Reference:  EWHC 3394 (QB)
Court: High Court (Queen's Bench Division)
Judge: Eady J
Date of judgment: 16 Dec 2011
Summary: Defamation - limitation - discretion to disappy limitation - qualified privilege - malice
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Godwin Busuttil (Claimant)
Instructing Solicitors: Lewis Silkin LLP for C, D in person
C had been employed as a teacher at a school operated by D. He was dismissed in 2008 for alleged gross misconduct. An internal appeal was dismissed and an employment tribunal claim was settled. C then issued a number of claims against D and its advisors, including this defamation action.
Following C’s dismissal, D was under a statutory obligation to provide information to the General Teaching Council of England (GTC) via the (then-named) Department for Children, Schools and Families (DCSF). This was done in a telephone conversation and a confirmatory email. D updated that information with a follow-up email after the Employment Tribunal claim had concluded. At this point it was discovered that C had never been registered with the GTC. Having been instructed to do so by DCSF, D also spoke to the Independent Safeguarding Authority (ISA).
It was not entirely clear what the words complained of were, but C’s complaint appeared to be concerned with what was said by D in the emails and telephone calls and also the alleged republication of that material via ISA’s database.
The Master dismissed C’s claim on the ground that all the alleged causes of action were time-barred. C appealed. In granting permission to appeal Lloyd Jones J had suggested that there may be points worth arguing under s32A Limitation Act 1980.
Was the Master right to strike out C’s claim as time-barred?
Should the court now exercise its discretion under s32A Limitation Act 1980 to extend the period for bringing a claim?
The Judge also observed that:
– There was no evidence that the information D provided the ISA had been republished to any third parties;
– It was likely that D would have a qualified privilege defence as it had published in line with a statutory duty to do so.
On s32A Limitation Act 1980: There was no reason to take the exceptional step of dis-applying the limitation period:
– There was no explanation for the delay – this was not a case where C did not know all the relevant facts until a later date;
– C’s case was weak on the merits given D’s likely privilege defence and there being no case of malice, a matter that is difficult to prove against a corporate D – it is insufficient to make vague, generalised allegations of malice against a corporate D;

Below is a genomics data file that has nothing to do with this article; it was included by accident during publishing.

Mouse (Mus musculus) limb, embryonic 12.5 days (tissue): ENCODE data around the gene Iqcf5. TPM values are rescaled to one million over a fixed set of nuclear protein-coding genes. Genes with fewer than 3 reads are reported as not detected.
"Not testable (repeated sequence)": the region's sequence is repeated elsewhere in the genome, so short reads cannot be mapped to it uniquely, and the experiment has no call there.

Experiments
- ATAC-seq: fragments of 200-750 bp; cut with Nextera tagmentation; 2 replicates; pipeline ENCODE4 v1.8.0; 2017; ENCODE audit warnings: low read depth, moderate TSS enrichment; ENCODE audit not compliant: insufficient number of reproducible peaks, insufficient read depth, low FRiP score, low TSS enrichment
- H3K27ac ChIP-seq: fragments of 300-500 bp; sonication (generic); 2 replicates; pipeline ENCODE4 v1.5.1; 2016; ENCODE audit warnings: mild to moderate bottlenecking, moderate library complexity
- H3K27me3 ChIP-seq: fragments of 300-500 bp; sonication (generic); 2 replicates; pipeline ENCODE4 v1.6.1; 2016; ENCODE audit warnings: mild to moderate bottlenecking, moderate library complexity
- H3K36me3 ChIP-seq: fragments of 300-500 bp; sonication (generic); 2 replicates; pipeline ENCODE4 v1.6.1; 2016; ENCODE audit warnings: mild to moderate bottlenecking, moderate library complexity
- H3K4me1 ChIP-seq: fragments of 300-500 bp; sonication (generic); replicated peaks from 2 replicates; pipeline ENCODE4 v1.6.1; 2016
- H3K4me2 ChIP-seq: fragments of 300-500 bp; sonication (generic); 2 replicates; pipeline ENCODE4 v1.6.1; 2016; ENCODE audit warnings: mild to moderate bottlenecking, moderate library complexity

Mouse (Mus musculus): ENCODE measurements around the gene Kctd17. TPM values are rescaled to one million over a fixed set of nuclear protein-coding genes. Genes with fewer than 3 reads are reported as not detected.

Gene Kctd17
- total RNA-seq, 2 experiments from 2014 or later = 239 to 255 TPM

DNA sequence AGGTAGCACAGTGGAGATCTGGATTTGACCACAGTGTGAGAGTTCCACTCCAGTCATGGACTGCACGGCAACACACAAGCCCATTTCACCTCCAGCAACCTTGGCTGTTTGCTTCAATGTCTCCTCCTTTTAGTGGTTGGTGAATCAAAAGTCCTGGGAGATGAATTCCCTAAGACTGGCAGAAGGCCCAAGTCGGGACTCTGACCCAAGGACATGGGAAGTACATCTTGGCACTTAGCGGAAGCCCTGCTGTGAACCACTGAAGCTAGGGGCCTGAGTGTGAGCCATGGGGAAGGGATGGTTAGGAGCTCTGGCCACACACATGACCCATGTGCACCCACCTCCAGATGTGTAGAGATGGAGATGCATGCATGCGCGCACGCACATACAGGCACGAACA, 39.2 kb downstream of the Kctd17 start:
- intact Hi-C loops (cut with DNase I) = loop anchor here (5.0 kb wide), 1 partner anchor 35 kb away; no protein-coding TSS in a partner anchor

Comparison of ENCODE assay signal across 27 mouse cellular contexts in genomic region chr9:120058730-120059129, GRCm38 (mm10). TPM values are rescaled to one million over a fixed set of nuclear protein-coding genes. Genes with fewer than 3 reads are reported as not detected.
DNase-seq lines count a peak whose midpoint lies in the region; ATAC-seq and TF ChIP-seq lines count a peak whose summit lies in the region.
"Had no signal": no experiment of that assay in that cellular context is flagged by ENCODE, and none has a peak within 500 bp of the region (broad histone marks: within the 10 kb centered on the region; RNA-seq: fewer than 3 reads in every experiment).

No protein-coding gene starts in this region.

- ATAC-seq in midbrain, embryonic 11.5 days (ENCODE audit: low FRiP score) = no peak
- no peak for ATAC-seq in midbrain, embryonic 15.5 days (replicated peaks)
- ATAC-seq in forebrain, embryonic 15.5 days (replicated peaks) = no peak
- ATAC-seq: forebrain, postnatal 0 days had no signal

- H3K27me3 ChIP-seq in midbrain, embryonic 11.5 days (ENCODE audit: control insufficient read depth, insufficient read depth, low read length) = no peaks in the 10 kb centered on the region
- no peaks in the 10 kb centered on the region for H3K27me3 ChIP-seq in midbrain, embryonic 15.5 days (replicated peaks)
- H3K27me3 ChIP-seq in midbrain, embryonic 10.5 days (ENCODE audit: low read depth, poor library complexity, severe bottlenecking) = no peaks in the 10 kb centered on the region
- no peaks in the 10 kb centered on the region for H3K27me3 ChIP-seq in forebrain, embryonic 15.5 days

– Even if C were to succeed he would gain very little worthwhile either by way of compensation or vindication. The very limited publication in this case was to be contrasted with the enormous expense and inconvenience to D of having to defend the claim;
– There was no risk of further publication by D.
The Master’s decision to strike out the claim on limitation grounds was unimpeachable. The claim was clearly some months out of time.
A clear example of the application of the factors to be considered under s32A Limitation Act, and a common sense, proportionate approach to the management of defamation litigation before the court, in line with the overriding objective.
The Judge set out and ran through the factors to be taken into account when considering whether the exercise the court’s discretion to extend time, as listed in s32A itself. Ultimately the court has to decide whether it would be “equitable” to extend the period, having regard to all the circumstances.
In considering the case law the court noted that disapplying the limitation period always prejudices D, but equally refusing to do so inevitably prejudices C, so a balance has to be struck based on the specific facts of the case. The particular need for speedy vindication in defamation cases was also something to be weighed in the balance.
It is clear that the Judge thought C’s claim had little prospect of success on its merits, as shown by reference to the lack of evidence of any publication beyond the publication to persons to whom D had a statutory duty to publish. The Judge’s remarks on malice reiterate pre-existing case law – when alleging malice against a corporate entity the claimant must identify the individual(s) alleged to have had the requisite state of mind. Proving malice in such circumstances is, as was noted, extremely difficult.